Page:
The United Nations' humanitarian coordinator for Somalia, Christian Balslev-Olesen, says the devastated nation's humanitarian crisis is undermining its frail transitional government.
Balslev-Olesen says humanitarian help from the international community is needed immediately to prevent famine caused by the most severe drought in over a decade. Otherwise, he says, Somalia's first government in 15 years will fail.
The U.N. envoy says 25 percent of Somalia's population is dependent on international aid and as many as 10,000 people a month will die if the crisis is not addressed at once. Drought has already claimed 50 percent of Somalia's livestock and Balslev-Olesen predicts the figure could reach 80 percent.
Many international donors are reluctant to become involved in Somalia, which fell into anarchy in the early nineties. But Balslev-Olesen says important lessons have been learned since then and aid workers are already on the ground.
"We have an opportunity now, a political process with parliament, with government, weak as it is, but still the first opportunity for 15 years where you actually have a government trying to take control, to provide law and order, to build a police [force] and have [a] national security plan," he said. "This is really going to be a missed opportunity if the international community is not coming forward very strongly to assist the political process as well as the humanitarian situation. If we cannot deliver on the humanitarian situation, it is going to backfire on the political process. If the political process is not going forward, it is going to backfire to our ability to have access to the vulnerable communities."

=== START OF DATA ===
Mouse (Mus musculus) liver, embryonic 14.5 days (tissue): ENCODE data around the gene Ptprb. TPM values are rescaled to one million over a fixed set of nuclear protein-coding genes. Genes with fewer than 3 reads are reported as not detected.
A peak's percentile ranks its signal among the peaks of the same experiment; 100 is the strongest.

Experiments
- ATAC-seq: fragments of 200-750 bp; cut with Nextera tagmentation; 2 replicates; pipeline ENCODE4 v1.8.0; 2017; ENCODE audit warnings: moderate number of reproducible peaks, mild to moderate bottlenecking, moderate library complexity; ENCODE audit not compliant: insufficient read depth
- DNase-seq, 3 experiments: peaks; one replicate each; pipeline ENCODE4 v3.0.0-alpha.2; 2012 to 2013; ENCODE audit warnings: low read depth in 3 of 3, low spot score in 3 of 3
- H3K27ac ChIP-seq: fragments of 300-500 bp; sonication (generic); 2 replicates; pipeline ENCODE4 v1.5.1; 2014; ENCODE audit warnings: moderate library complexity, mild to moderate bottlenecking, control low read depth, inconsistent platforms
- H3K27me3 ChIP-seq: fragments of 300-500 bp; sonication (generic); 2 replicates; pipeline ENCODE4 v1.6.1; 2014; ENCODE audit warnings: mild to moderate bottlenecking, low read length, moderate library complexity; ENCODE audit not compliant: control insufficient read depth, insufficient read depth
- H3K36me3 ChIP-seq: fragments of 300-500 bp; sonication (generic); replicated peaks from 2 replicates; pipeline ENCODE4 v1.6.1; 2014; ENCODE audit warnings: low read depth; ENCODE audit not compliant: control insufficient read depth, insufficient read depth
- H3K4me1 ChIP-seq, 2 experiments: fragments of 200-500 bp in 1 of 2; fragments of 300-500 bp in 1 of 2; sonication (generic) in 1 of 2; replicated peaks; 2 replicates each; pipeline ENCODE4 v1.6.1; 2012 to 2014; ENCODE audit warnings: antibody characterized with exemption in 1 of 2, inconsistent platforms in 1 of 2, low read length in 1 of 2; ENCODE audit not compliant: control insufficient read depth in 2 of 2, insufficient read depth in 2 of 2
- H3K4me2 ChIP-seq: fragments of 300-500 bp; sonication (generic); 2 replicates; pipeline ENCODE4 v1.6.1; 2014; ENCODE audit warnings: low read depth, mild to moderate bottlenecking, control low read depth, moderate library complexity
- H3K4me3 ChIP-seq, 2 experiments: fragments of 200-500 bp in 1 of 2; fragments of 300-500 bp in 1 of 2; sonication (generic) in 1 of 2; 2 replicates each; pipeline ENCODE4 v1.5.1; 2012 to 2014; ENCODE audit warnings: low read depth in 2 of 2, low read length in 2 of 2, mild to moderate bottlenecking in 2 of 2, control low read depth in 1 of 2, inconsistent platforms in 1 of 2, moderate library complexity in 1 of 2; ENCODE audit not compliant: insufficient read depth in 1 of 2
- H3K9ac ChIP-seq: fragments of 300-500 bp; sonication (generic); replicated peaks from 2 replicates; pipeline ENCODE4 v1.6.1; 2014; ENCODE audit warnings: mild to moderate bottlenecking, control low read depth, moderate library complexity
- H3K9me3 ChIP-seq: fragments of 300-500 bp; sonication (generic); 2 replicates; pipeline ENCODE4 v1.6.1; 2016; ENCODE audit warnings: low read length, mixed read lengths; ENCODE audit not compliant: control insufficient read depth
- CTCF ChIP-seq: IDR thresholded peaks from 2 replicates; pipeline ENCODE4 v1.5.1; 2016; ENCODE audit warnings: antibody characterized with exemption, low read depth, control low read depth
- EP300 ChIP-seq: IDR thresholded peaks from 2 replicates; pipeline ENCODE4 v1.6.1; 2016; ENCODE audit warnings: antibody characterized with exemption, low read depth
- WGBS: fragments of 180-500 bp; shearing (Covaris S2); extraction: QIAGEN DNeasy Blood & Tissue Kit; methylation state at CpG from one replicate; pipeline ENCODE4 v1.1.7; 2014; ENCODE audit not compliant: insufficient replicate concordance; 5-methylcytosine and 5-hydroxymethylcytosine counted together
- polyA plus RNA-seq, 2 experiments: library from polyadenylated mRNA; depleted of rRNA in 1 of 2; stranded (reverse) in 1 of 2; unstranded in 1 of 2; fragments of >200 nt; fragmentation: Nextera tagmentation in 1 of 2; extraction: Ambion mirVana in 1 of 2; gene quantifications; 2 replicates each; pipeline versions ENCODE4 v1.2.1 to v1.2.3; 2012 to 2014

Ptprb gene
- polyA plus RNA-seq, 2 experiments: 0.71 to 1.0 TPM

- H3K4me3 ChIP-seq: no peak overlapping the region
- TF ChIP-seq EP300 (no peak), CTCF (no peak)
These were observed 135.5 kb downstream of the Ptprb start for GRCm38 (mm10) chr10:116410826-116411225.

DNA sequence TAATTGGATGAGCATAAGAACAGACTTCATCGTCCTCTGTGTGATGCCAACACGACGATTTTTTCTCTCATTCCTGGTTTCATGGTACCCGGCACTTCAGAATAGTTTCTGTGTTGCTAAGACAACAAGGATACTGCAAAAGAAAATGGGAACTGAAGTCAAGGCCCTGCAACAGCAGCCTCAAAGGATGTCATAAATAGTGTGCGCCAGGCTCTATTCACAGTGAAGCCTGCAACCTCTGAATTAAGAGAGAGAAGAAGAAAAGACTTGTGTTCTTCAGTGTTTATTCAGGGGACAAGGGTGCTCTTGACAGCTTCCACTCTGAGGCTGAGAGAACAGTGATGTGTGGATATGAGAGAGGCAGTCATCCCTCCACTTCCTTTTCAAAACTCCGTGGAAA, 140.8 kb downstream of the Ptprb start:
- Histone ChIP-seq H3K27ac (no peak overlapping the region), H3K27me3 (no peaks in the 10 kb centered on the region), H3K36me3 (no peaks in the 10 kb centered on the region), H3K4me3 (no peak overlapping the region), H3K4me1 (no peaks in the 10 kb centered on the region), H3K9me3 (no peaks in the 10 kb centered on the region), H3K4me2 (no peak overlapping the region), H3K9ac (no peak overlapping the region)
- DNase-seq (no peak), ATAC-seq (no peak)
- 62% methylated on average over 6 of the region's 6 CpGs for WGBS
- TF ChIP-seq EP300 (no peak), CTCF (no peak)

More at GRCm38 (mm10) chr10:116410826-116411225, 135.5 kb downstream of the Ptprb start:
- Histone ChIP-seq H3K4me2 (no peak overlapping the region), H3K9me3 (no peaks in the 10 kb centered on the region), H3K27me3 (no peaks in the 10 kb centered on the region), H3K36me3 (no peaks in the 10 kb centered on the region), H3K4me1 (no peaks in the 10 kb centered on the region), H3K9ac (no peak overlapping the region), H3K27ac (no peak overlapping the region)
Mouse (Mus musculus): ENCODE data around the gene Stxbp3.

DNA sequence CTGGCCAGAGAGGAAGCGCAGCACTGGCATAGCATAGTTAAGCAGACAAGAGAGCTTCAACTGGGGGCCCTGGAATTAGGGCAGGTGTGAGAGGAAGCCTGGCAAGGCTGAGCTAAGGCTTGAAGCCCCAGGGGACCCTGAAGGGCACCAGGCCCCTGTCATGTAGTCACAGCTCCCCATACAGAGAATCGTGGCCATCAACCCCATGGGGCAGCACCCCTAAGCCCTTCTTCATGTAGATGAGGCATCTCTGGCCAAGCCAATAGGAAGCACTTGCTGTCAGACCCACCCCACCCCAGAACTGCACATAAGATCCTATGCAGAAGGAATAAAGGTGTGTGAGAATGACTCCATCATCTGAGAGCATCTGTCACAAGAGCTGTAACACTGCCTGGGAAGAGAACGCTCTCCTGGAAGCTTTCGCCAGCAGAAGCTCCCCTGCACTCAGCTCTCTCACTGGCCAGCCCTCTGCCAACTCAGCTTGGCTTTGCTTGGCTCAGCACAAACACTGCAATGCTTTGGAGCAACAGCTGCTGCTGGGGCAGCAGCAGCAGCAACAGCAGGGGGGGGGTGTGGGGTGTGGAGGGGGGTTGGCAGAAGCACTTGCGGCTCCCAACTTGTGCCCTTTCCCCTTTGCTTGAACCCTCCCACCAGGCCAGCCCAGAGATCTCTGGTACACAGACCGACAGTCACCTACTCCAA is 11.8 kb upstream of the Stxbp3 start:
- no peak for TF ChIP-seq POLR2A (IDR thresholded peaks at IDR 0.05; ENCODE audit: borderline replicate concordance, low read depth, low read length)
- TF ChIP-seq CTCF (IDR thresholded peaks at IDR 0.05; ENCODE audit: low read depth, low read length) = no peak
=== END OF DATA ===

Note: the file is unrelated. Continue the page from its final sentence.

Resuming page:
Balslev-Olesen says about 1,000 national and international relief workers are operating in Somalia under extremely difficult circumstances.
"On a daily basis we have threats; we have piracy; we have abductions; we have roadblocks," he added. "Some people would say [it is] the most difficult humanitarian environment globally for the time being."
The UN humanitarian team is visiting key capitals before launching a formal appeal for more than $325 million Friday.